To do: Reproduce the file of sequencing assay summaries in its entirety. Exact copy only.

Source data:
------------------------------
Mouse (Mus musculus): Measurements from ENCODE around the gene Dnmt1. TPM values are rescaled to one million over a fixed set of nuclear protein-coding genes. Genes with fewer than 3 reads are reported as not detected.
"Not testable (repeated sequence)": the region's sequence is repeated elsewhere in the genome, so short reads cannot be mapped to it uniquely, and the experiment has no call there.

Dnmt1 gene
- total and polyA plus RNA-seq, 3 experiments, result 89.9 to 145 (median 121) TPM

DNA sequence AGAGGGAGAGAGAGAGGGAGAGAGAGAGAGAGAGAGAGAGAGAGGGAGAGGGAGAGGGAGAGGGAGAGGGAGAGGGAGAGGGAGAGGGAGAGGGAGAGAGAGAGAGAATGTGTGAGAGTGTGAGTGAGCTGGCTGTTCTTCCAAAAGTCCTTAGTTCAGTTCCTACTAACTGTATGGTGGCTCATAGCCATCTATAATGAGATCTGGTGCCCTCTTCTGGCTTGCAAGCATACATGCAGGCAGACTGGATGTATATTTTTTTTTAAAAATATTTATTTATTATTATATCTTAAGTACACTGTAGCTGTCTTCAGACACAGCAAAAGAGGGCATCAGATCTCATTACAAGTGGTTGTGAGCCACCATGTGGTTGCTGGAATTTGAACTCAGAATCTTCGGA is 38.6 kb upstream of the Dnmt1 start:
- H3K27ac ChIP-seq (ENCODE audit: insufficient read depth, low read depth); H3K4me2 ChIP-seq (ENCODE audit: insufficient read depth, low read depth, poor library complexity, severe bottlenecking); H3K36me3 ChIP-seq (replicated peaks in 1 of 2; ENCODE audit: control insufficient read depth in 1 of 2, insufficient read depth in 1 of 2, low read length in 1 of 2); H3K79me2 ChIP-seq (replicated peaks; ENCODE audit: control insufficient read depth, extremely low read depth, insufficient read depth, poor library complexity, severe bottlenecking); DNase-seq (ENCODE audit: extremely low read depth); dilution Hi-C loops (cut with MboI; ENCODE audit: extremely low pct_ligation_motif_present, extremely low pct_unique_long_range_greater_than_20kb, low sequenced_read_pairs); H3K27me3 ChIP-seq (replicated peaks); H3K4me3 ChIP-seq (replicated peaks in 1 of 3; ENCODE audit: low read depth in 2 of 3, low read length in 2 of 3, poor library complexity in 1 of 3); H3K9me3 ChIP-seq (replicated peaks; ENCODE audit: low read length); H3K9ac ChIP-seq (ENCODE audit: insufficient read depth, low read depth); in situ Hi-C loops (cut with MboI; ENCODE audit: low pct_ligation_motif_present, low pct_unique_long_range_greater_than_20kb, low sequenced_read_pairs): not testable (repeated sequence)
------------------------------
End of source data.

Mouse (Mus musculus): Measurements from ENCODE around the gene Dnmt1. TPM values are rescaled to one million over a fixed set of nuclear protein-coding genes. Genes with fewer than 3 reads are reported as not detected.
"Not testable (repeated sequence)": the region's sequence is repeated elsewhere in the genome, so short reads cannot be mapped to it uniquely, and the experiment has no call there.

Dnmt1 gene
- total and polyA plus RNA-seq, 3 experiments, result 89.9 to 145 (median 121) TPM

DNA sequence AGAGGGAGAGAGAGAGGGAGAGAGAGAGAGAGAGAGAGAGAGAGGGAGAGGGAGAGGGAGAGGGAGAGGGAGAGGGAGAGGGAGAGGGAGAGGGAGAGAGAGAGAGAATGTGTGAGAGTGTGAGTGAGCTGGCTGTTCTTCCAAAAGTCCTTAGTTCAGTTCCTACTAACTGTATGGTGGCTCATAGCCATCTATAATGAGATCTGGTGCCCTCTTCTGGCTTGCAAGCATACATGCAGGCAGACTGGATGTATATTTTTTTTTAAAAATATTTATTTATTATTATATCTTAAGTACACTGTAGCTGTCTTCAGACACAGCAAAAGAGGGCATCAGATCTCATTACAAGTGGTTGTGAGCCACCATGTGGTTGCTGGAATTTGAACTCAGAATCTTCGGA is 38.6 kb upstream of the Dnmt1 start:
- H3K27ac ChIP-seq (ENCODE audit: insufficient read depth, low read depth); H3K4me2 ChIP-seq (ENCODE audit: insufficient read depth, low read depth, poor library complexity, severe bottlenecking); H3K36me3 ChIP-seq (replicated peaks in 1 of 2; ENCODE audit: control insufficient read depth in 1 of 2, insufficient read depth in 1 of 2, low read length in 1 of 2); H3K79me2 ChIP-seq (replicated peaks; ENCODE audit: control insufficient read depth, extremely low read depth, insufficient read depth, poor library complexity, severe bottlenecking); DNase-seq (ENCODE audit: extremely low read depth); dilution Hi-C loops (cut with MboI; ENCODE audit: extremely low pct_ligation_motif_present, extremely low pct_unique_long_range_greater_than_20kb, low sequenced_read_pairs); H3K27me3 ChIP-seq (replicated peaks); H3K4me3 ChIP-seq (replicated peaks in 1 of 3; ENCODE audit: low read depth in 2 of 3, low read length in 2 of 3, poor library complexity in 1 of 3); H3K9me3 ChIP-seq (replicated peaks; ENCODE audit: low read length); H3K9ac ChIP-seq (ENCODE audit: insufficient read depth, low read depth); in situ Hi-C loops (cut with MboI; ENCODE audit: low pct_ligation_motif_present, low pct_unique_long_range_greater_than_20kb, low sequenced_read_pairs): not testable (repeated sequence)